While Brumley was not a Valley resident his whole life, Vela surely has been, and he made sure to remind the audience that in climbing the ladder the hard way, he made sure to note the curves on that path to greatness, and to pass along the lessons he learned to those who followed him up the road.

“Bean” Ayala of Brownsville was a terrific emcee Saturday, mixing self-effacing humor with solemn intonations throughout the night; in introducing Vela he hit a slight snag when assessing the Pharr man’s contributions in the mile run.

“Now what was that time again?” he asked, inquiring about one of the many records Vela set in the distances as a P-SJ-A Bear. On cue, Vela responded, and at once, his singular value to the Valley sports world was illustrated.

He had memorized the number, and has done the same for countless other athletic performances in the area’s annals, because Vela, aside from his sporting exploits, has emerged as the ultimate chronicler of track and field, Deep South Texas style. His record books, compiled through many years of research and effort, are a source document for all local kids seeking to beat the best, in sprints, relays, distances, and field events.

Who better to keep count of the numbers, and to teach and exhort new generations of would-be thinclads to exceed the marks of those who came before them, than a luminary who has had a hand in track and field since the 1960s?

Bruce Bush


While Brumley looked to Cannon for inspiration, and as Vela has become a standard of greatness himself to track and field followers, Bruce Bush has a similar tale of continuity through time.

The fellow known far and wide as one of the most successful leaders in Texas football history never wanted to be anything but a football coach. He told the Holiday Inn crowd that his father, Travis Bush, was the first super coach, a man who enjoyed a tremendous career but was taken from the earth too early in life.

“I wanted to be like him,” said the winner of more than 260 games and the genius behind the tricky and elusive Slot-T offensive attack that has been at the fore of dynasties in Alice and Gregory-Portland. He has also coached San Marcos, Donna, P-SJ-A, and Pharr North in a 41-year odyssey, always with the same attention to detail, masterful motivation, and an overarching grace and class that would have been standout qualities even if he had not been as successful as he’s been.

The family motif was on display as Bush spoke of his clan, including son Travis, who was named for the eldest Bush and has developed into one of the fine up-and-coming coaching lights in the state. Travis Bush is on the staff of Larry Coker at The University of Texas-San Antonio, set to help launch the Roadrunner football program on to its maiden voyage in the fall.

“Travis is the third generation of coaches in the family,” beamed the proud Papa, who has always been the type to deflect praise from himself onto those around him, another of the helmetful of endearing traits he possesses. “I think there is no greater tribute than to have someone follow in the footsteps of someone else.”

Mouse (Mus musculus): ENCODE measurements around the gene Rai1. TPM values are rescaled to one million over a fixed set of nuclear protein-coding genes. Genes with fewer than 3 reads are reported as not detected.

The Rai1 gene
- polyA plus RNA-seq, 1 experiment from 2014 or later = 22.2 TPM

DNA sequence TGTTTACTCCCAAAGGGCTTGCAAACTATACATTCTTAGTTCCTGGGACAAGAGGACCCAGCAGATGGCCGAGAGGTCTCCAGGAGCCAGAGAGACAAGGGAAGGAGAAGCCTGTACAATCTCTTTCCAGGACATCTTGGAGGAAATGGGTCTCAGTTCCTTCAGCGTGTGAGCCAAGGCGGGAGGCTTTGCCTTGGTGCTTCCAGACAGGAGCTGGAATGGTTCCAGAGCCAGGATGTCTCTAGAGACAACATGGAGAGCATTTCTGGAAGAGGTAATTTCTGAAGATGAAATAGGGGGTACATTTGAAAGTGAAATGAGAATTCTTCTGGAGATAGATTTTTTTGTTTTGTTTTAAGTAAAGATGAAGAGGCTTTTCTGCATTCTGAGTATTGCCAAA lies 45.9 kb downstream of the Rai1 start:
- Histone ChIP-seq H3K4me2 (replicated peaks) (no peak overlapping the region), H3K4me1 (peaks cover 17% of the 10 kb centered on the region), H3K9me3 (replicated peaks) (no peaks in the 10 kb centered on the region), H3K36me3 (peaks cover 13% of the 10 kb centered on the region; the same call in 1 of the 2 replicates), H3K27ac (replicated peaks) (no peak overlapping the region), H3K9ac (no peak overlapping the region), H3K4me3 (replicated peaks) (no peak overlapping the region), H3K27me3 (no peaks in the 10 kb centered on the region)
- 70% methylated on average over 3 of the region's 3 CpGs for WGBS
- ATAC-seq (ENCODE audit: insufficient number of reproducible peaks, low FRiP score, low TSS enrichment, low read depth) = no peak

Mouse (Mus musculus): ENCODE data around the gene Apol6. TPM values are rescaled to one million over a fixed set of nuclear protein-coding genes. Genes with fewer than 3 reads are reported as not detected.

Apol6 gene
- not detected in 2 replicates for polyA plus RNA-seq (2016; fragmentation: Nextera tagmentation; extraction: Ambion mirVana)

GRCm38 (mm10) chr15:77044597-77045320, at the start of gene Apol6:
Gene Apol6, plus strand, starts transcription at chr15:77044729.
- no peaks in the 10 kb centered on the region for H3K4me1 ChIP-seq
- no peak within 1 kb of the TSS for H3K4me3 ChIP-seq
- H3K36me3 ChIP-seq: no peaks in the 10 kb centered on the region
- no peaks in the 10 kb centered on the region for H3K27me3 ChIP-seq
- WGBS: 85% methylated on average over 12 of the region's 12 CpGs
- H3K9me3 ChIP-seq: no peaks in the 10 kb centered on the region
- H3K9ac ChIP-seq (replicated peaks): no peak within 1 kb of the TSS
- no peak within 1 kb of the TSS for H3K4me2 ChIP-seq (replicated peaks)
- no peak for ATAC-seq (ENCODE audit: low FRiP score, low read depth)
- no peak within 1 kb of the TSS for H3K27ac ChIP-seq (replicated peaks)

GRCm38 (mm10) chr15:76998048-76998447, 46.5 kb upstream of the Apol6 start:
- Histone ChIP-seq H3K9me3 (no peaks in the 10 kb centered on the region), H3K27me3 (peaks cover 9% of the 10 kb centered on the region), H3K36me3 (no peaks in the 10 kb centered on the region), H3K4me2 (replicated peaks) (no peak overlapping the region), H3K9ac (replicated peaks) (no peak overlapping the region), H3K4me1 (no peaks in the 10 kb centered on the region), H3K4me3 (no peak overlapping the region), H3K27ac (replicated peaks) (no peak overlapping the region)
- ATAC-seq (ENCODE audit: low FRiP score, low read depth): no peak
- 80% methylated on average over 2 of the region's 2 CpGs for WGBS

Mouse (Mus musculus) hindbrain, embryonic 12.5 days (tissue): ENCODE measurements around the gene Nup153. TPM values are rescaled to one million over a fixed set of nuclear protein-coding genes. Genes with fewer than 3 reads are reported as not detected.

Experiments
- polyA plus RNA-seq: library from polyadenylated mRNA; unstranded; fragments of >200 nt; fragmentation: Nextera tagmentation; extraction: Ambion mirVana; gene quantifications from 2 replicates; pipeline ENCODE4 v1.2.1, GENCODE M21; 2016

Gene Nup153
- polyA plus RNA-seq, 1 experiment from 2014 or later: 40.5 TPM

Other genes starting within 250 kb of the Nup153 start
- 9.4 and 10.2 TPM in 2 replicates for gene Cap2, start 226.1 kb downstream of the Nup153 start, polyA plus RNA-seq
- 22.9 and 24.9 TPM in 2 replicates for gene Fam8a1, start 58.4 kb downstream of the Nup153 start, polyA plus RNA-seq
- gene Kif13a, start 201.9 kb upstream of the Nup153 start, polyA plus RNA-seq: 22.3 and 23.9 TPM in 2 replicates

Bush, to this day a steady force in Valley coaching the hard-fighting Raiders, suggested that he learned everything he needed to know about perspective from the magical Jim Wacker, who led programs at Texas Lutheran, Southwest Texas State, and TCU, setting the pace for ethical behavior, a rare and selfless charisma, and just plain fun.

“I had the chance to speak with Coach Wacker shortly before he passed,” Bush recalled, adding that in a nutshell, the great mentor summed up the beauty of the coaching profession, beyond its endless hours of toil and pressurized daily grind. “And he said something that always stuck with me: ‘I never went to work a day in my life…I just went out to play.’”

Sammy Garza


Sammy Garza certainly played the game for all it was worth, and had a blast all the while. The former Harlingen stud looks like he could still jump behind center and lead a team downfield for six points. Tall and handsome, Garza was the very picture of the playful impishness that has always been an alluring part of the athletic world. At times, when discussing his rise from small-town hero to college star at UTEP and into the NFL and Canadian Football League, he told mildly off-color stories with panache and grins.

Raw and uncut, Garza personified the very mold of the Football Star, cocky/confident and yet down to earth and with something of real worth to impart.

He noted the presence of a pair of Port Isabel stars on the Hall docket, Donald Guillot and Travis Sanders, and spoke of Juan Castillo, also of PI, a man who has been instrumental to Garza’s post-football success

Castillo, a long-time NFL assistant with the Philadelphia Eagles, has also been the beacon for minorities seeking to make it in the business, with his nationally acclaimed internship program for promising minorities interested in coaching, scouting, and NFL administration.

As a current scout for the Dallas Cowboys, Garza gives Castillo credit for helping him understand the options and showing him the opening, which the rocket-armed QB has exploited well, as he once attacked NFL and CFL defenses with a football in his hand.

Along the way, there were other coaches who aided Garza in his quest for the grail, including HS hoops coach Carl Owens (like Castillo, a Hall member in good standing), who worked Garza to within an inch of the brink and instilled in him a belief in conditioning and discipline. Then there was uncle Hector Salinas, also a past inductee into the Valley Hall.